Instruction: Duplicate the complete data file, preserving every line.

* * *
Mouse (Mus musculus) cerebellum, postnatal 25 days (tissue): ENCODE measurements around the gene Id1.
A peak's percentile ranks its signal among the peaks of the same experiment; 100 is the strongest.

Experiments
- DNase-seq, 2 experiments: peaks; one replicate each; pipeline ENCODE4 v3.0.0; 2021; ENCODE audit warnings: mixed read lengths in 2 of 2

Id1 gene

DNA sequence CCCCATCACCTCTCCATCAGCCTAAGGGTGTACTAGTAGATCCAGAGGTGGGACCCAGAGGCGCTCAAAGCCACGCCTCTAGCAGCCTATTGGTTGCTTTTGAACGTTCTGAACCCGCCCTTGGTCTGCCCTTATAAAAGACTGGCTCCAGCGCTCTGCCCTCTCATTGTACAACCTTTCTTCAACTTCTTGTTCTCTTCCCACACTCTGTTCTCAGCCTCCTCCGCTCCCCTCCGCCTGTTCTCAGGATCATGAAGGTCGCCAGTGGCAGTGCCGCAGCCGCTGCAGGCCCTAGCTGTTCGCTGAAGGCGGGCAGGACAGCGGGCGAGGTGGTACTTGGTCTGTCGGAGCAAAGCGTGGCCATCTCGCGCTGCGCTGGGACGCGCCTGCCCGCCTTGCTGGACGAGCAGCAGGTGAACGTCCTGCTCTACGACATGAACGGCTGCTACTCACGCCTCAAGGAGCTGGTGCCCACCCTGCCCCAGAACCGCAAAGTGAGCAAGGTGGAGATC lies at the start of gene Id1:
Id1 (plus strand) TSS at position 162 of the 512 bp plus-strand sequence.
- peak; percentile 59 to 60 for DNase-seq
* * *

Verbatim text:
Mouse (Mus musculus) cerebellum, postnatal 25 days (tissue): ENCODE measurements around the gene Id1.
A peak's percentile ranks its signal among the peaks of the same experiment; 100 is the strongest.

Experiments
- DNase-seq, 2 experiments: peaks; one replicate each; pipeline ENCODE4 v3.0.0; 2021; ENCODE audit warnings: mixed read lengths in 2 of 2

Id1 gene

DNA sequence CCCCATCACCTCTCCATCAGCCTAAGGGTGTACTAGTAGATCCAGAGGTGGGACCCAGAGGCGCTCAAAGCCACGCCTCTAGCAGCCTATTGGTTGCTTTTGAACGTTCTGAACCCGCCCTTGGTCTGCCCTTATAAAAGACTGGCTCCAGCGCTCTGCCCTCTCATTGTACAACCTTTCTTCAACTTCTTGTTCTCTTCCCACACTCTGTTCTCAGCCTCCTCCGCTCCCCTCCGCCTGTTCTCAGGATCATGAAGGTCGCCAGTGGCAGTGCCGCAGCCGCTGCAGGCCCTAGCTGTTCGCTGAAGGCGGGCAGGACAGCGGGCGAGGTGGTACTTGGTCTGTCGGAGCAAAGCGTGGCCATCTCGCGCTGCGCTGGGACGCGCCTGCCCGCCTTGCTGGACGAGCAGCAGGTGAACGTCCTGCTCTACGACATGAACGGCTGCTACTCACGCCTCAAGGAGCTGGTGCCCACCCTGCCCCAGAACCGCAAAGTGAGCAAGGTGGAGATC lies at the start of gene Id1:
Id1 (plus strand) TSS at position 162 of the 512 bp plus-strand sequence.
- peak; percentile 59 to 60 for DNase-seq